Smacking children: should it be made illegal?

Controversial debate reignited over whether smacking constitutes reasonable punishment or child abuse

A child stands on the beach in Arcachon on October 19, 2013, southwestern France. AFP PHOTO / NICOLAS TUCAT(Photo credit should read NICOLAS TUCAT/AFP/Getty Images)
(Image credit: 2013 AFP)

Europe's leading human rights organisation has criticised France for failing to ban parents from smacking their children, reigniting a controversial debate.

The Council of Europe said that the country's legislation on smacking was not "not sufficiently clear, binding and specific", according to the BBC. In France, violence against children is banned, but parents have the "right to discipline" their children.

Smacking is illegal in 27 of the council's 47 member states, with Sweden the first nation to explicitly prohibit all forms of corporal punishment in 1979. In the UK, parents are allowed to smack their children if it constitutes "reasonable chastisement and does not leave a serious mark," but experts continue to call for the practice to be banned outright.

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"There are many aspects to this emotionally-charged issue – legal, ethical, moral, the distinctions between punishment, discipline and abuse and the perceived intrusion into parenting choices," argues paediatrician Susan Moloney in The Conversation.

So, should it be made illegal? We weigh up the leading arguments:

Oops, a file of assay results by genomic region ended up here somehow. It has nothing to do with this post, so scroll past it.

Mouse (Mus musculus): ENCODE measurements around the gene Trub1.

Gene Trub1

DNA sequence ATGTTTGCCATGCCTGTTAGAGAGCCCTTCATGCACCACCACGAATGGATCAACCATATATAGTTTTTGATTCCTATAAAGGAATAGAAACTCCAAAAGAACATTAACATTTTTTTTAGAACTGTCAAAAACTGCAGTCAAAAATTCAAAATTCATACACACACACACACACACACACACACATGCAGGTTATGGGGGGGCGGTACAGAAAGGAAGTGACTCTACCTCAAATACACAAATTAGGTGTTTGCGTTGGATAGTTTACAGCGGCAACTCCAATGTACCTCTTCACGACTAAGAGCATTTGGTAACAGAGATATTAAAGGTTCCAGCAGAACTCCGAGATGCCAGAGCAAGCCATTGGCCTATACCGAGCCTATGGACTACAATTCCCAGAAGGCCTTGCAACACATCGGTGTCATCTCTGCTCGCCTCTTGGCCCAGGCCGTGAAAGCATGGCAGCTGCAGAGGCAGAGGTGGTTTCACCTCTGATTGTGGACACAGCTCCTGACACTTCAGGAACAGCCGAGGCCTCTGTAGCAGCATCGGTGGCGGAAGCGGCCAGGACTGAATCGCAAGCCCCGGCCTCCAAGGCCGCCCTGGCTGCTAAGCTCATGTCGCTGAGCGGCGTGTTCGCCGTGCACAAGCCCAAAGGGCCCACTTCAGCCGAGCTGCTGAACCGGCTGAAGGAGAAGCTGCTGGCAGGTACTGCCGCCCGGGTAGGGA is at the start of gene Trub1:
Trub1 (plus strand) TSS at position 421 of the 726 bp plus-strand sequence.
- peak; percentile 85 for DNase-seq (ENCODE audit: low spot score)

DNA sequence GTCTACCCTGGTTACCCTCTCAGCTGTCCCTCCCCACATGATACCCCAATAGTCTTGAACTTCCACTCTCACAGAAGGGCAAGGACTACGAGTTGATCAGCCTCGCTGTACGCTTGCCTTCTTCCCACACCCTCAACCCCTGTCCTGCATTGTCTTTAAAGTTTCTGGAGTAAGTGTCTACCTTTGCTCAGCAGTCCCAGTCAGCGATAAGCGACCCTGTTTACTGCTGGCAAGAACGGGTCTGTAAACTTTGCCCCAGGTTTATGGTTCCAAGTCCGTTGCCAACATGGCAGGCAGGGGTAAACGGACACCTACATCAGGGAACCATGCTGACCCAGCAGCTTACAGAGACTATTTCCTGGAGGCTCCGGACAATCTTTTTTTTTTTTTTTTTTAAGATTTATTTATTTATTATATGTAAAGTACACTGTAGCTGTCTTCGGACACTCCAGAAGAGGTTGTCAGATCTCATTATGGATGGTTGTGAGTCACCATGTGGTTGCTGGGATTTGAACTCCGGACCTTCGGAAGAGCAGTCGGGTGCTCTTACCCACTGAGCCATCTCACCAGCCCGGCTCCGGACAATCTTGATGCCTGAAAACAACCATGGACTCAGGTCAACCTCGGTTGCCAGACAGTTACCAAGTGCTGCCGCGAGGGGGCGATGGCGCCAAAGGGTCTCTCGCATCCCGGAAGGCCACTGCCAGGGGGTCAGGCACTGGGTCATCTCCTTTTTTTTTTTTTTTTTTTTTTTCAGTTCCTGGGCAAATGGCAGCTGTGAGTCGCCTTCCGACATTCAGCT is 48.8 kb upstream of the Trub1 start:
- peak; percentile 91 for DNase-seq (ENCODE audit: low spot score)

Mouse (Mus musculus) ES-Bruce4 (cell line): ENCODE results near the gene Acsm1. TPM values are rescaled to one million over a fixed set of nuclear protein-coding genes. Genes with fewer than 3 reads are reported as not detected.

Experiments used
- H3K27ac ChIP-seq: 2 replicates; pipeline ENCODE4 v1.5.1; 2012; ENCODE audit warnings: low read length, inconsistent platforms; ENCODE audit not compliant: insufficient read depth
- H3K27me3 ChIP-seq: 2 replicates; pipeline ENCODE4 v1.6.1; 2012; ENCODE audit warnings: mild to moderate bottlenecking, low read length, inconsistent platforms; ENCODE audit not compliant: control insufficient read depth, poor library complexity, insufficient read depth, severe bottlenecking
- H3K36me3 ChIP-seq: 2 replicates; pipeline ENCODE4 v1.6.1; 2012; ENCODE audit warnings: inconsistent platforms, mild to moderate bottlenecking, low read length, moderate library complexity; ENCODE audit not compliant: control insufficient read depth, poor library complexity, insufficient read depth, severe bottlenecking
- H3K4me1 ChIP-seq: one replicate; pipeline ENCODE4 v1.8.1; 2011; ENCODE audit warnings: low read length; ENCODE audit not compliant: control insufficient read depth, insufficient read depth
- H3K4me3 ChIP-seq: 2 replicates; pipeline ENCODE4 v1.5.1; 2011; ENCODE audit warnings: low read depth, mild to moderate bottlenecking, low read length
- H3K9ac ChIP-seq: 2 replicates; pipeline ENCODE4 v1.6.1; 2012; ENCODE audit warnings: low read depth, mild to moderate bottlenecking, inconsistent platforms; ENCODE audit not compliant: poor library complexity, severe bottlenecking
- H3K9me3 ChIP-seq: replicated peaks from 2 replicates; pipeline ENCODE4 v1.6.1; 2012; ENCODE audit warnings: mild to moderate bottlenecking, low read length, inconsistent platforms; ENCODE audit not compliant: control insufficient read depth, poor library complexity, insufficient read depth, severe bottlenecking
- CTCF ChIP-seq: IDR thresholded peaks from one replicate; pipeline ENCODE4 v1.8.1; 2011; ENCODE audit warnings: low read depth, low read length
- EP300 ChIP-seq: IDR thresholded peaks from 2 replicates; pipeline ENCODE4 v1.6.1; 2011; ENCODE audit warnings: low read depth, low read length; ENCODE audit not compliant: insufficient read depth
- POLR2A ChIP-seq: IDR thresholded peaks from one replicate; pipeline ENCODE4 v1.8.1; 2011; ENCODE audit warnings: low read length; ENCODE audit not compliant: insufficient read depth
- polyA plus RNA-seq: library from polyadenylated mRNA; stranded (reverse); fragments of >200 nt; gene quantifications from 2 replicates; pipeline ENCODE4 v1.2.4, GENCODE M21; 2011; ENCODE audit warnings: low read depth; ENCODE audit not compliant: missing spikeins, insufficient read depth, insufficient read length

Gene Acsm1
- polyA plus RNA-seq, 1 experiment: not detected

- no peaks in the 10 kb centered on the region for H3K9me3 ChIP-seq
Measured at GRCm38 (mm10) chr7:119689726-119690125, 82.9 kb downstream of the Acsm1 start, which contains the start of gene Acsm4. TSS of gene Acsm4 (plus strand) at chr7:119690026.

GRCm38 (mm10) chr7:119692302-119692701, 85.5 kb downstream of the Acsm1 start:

Yes – it's child abuse

The Children's Commissioner for England, Dr Maggie Atkinson, argues that the current law gives pets and adults more rights than children, but acknowledges that the debate around smacking becomes "very emotional very quickly".

She believes it’s a moral issue."The morals are that, taken to its extreme, physical chastisement is actually physical abuse and I have never understood where you can draw the line between one and the other," she told the Independent, before adding that it would be better not to allow any smacking at all.

This is not about "prosecuting, persecuting and criminalising parents", John Cameron, head of Child Protection Operations at the NSPCC, told the Daily Telegraph. Instead, he argues that banning smacking would send a message to society that "children should have the same rights as adults in law to be protected from physical assaults."

Cameron argues that there is a "greater likelihood" of children becoming involved in criminal and anti-social behaviour as they grow up if they are smacked.

Many psychologists agree. Leading studies suggest that smacking is harmful to children as it can undermine trust in the relationship, increase levels of aggression in the child and cause mental health problems.

No – it's a normal form of punishment

France's family minister Laurence Rossignol said it was not up to the government to regulate how parents discipline their children. "We don't need a law, but we do need to collectively consider the usefulness of corporal punishment in bringing up children," she said.

Thierry Vidor, of the family association Familles de France, defended smacking, saying it was different to child abuse as a smack can sometimes be "an act of love" by parents, according to The Guardian.

The British government says its policy on smacking is clear. "We do not condone violence towards children. However, we do not wish to criminalise parents for issuing a mild smack."

Justice Secretary Chris Grayling has defended parents' rights to smack their children, admitting that he had done so on an "occasional" basis and only when "really warranted". "It sends a message," he told the Daily Mail.

"It is difficult to see how any type of discipline may not be seen as harmful. The object is to challenge unacceptable behaviour," one British parent said in response to a YouGov survey. "Whether it is physical, verbal, or emotional, we are 'harming them'. Is it more harmful to call your child hateful disparaging names or smack them?"

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